Summer #WeatherHacks


As part of our summer WeatherReady campaign, which aims to help people take simple steps to prepare for what the weather may bring, we have worked with our partners to provide you with a series of simple, cheap and handy #WeatherHacks you can try to help prepare for the summer.

NHS 24

"Avoid dehydration during hot spells of weather. NHS 24 recommends that you stay hydrated by drinking plenty of cool fluids and eating foods with lots of water content – such as ice lollies, salads, and fruit."

Dr Siama Latif, Associate Medical Director at NHS 24 said: “Most people love when the sun is shining, and being outdoors in the nicer weather is brilliant for your health and wellbeing, but it’s important to remember that health conditions like sunburn or heat stroke are no joke.

“Between 11am and 3pm when the sun is at its hottest, seek shade wherever possible. It can also help by wearing a wide-brimmed hat, sunglasses and long-sleeved shirt. If you need to be out and about, don’t forget the most important thing of all - sunscreen! Don’t be stingy when applying, make sure all areas not covered by clothing are protected and reapply every few hours.

Find out more advice on how to stay fit and well during the warmer months of the year from NHS 24.

British Veterinary Association

"Asphalt can get very hot on a summer day and burn your dog’s paws. Do the five-second tarmac test before taking your dog out- if your hand feels too hot when put against the asphalt, postpone the walk. " 

Clean paws Healthy pups

Dogs won’t stop playing and running if it is hot, so it’s up to owners to take action to prevent them overheating. Don’t exercise them in the hottest parts of the day: especially older dogs, overweight dogs, flat-faced breeds or dogs that you know have heart or lung problems. Stick to early morning or late evening.

"Many pets can become unsettled and even distressed during a storm with loud thunder and lightning. Create a well-padded den for your pet to access ahead of any forecast storms and praise them when they are relaxed there, so they come to view it as a safe retreat."

If you know your dog or cat is particularly stressed by loud noises, talk to your vet to discuss treatment options. This may include drugs to help dogs with noise phobias or pheromone products to apply next to your pets’ den and around the house to keep them calm during a storm.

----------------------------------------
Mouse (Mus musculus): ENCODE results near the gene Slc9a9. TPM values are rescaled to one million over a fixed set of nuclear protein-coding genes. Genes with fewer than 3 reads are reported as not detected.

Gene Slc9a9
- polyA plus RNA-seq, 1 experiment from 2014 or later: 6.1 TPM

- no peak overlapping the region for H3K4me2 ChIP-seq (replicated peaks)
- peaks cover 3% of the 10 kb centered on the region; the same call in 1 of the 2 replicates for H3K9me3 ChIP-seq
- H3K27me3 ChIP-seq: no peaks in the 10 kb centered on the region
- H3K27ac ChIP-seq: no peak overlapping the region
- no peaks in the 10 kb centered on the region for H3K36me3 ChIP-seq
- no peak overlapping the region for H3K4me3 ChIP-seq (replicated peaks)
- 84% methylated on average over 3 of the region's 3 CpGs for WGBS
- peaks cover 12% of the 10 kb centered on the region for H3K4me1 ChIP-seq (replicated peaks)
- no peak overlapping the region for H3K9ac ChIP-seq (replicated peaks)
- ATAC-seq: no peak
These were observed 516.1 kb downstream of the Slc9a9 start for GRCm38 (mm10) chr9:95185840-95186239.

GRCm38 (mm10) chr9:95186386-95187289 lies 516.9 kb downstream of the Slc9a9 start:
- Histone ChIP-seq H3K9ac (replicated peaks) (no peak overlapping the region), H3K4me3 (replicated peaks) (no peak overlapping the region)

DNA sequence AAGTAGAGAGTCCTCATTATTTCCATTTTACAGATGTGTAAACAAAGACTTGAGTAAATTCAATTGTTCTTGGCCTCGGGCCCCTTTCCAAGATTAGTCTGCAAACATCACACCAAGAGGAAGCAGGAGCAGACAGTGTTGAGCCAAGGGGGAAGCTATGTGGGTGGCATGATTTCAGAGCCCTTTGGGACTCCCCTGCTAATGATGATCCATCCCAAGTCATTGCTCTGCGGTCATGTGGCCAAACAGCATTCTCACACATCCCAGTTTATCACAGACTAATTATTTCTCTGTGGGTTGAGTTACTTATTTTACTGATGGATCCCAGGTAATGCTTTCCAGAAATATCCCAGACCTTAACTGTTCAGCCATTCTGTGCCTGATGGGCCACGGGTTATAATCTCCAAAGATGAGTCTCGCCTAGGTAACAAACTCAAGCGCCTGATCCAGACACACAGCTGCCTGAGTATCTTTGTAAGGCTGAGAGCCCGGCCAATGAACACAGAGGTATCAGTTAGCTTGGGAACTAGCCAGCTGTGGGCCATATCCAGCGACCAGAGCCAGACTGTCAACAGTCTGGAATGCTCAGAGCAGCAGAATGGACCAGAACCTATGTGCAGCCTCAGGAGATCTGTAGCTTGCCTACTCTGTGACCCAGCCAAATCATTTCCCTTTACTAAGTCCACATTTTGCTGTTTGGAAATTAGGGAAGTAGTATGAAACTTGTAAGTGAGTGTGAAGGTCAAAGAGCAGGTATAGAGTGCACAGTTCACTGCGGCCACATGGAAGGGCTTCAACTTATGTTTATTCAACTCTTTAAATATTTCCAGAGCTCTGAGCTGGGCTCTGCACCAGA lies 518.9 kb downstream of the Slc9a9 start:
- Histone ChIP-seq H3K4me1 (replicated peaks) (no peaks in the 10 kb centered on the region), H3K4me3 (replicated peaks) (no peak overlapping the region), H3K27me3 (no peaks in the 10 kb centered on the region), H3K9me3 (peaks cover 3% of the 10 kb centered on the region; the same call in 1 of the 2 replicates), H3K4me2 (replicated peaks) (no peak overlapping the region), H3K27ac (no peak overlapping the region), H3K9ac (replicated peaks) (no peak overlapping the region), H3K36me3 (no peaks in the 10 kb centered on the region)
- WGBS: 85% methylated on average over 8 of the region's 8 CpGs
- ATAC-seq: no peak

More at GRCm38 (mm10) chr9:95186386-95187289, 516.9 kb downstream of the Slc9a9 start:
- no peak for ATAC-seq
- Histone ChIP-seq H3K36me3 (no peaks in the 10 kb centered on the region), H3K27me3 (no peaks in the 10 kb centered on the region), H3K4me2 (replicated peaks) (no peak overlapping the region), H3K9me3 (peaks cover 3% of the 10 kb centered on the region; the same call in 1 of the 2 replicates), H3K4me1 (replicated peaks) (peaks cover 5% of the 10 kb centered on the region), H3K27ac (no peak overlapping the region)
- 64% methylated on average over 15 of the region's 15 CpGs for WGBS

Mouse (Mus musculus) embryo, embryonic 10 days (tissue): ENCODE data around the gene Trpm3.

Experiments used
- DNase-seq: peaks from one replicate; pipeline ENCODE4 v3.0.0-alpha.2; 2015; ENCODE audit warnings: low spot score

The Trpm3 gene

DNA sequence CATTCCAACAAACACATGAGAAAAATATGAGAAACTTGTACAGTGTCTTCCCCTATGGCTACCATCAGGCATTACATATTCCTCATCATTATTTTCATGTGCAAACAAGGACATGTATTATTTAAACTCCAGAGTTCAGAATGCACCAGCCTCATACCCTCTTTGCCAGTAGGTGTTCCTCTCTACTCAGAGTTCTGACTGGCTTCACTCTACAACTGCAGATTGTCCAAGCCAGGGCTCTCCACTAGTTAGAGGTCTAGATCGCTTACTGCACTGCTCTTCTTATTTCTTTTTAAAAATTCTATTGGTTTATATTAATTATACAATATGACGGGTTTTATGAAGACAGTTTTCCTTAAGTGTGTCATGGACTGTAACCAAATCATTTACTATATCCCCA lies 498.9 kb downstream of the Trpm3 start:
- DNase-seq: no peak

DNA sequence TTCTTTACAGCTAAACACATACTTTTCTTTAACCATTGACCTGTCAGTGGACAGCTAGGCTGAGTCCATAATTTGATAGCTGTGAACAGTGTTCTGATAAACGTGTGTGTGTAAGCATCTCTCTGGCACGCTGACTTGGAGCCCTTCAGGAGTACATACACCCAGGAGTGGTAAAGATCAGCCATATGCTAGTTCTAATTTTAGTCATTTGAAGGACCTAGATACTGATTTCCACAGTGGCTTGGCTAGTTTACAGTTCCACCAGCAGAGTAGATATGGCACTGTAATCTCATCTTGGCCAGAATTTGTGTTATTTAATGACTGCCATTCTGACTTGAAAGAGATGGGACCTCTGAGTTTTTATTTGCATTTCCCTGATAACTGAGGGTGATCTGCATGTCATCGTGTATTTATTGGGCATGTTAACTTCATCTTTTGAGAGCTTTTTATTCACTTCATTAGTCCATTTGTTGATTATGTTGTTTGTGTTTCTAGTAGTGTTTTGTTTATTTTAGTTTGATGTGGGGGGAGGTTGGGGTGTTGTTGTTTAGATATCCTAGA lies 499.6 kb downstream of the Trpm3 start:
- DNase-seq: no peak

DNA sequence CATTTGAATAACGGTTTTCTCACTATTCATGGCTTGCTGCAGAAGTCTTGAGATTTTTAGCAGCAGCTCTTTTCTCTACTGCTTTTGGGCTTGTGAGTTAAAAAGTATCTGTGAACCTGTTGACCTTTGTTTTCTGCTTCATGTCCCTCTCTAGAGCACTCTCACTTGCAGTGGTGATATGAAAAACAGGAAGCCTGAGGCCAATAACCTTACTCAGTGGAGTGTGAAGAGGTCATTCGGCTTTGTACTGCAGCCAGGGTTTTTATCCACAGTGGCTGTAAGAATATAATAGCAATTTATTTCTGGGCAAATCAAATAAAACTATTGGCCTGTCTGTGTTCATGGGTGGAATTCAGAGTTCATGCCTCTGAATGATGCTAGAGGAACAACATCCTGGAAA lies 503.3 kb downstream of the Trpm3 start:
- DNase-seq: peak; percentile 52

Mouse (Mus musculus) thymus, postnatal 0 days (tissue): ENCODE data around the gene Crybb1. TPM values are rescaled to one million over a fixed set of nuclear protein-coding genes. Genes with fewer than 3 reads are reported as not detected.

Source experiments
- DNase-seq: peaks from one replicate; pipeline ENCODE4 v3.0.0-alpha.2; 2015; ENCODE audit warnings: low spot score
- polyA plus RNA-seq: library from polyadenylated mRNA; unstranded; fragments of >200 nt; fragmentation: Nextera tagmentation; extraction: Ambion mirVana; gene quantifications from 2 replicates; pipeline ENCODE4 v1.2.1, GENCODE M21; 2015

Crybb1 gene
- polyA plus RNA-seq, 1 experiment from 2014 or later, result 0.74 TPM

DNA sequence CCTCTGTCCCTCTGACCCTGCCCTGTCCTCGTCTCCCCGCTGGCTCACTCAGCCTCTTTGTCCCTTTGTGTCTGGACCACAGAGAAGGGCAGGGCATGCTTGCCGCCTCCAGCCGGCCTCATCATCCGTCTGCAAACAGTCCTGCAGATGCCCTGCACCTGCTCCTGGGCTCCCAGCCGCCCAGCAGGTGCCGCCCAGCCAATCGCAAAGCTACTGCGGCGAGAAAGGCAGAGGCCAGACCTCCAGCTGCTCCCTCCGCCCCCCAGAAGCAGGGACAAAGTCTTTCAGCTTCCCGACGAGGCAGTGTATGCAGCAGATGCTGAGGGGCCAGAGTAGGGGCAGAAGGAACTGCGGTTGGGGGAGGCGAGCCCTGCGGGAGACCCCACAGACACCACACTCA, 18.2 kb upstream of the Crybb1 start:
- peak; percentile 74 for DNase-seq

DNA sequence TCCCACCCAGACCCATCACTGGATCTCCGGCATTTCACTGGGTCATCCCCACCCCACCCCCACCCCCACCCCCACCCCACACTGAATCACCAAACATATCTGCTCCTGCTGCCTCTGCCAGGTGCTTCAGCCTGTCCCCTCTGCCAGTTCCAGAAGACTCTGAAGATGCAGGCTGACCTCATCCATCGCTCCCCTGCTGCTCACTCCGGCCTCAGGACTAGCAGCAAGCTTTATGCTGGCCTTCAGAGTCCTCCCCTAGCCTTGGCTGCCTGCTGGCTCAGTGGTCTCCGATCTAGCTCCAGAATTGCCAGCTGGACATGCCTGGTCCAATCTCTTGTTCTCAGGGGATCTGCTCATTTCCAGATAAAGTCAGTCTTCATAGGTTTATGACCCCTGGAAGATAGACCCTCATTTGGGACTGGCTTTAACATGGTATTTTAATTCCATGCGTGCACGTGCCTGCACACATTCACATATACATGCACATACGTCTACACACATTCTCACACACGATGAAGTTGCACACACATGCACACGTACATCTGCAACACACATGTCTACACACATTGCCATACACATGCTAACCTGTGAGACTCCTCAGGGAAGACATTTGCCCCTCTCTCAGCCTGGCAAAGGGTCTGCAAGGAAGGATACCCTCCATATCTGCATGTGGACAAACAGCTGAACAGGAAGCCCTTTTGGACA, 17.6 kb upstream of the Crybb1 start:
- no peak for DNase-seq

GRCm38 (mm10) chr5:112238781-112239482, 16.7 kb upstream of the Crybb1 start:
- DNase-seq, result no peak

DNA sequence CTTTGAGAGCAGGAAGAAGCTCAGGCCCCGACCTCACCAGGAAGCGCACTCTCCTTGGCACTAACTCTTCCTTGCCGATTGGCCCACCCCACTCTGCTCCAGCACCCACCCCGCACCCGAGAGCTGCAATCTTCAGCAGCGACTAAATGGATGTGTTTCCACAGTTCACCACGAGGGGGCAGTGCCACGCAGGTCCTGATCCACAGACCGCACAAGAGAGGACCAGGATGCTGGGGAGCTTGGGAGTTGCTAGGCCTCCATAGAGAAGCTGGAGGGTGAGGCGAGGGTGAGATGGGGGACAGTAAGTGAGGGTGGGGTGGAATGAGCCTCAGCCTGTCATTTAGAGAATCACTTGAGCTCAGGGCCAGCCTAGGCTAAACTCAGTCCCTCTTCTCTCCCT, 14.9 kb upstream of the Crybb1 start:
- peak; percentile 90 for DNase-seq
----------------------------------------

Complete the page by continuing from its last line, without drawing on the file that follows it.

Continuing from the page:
More expert advice from the BVA is available for looking after your pets in the summer.


“Have a warm drink after you’ve been in the water to help keep you cosy. Take a flask with your favourite warm drink in.”

Your body continues to cool down for around 20-30 minutes after being in the water which is why you often feel colder once you’ve got out of the water. Make sure you start the process of getting warm straight away. Once out of your wet swimwear, fancy dress or wetsuit get dressed in warm clothes as soon as possible, put on lots of layers and have a warm drink like a cup of tea or coffee to help rewarming. You might want to have something to eat too whilst chatting with your friends.

RNLI National Water Safety Partner Sam Hughes said: “If you’re planning a dip or swim go with a friend as you can keep an eye out for each other and stay within your depth. Make sure you take a phone in a waterproof pouch which is great for taking photos but also useful in an emergency as if you’re at the coast you can call 999 for the Coastguard. Don’t forget to enter the water slowly as this helps your body adjust to the cold – never jump or dive straight in but splash your arms, chest and back of the neck. Be seen by wearing a brightly coloured swim hat and consider taking a tow float to help your visibility. Once out of the water get warm as quickly as possible, put lots of layers on including a woolly hat!”

Find out more advice about open water swimming and dipping from the RNLI.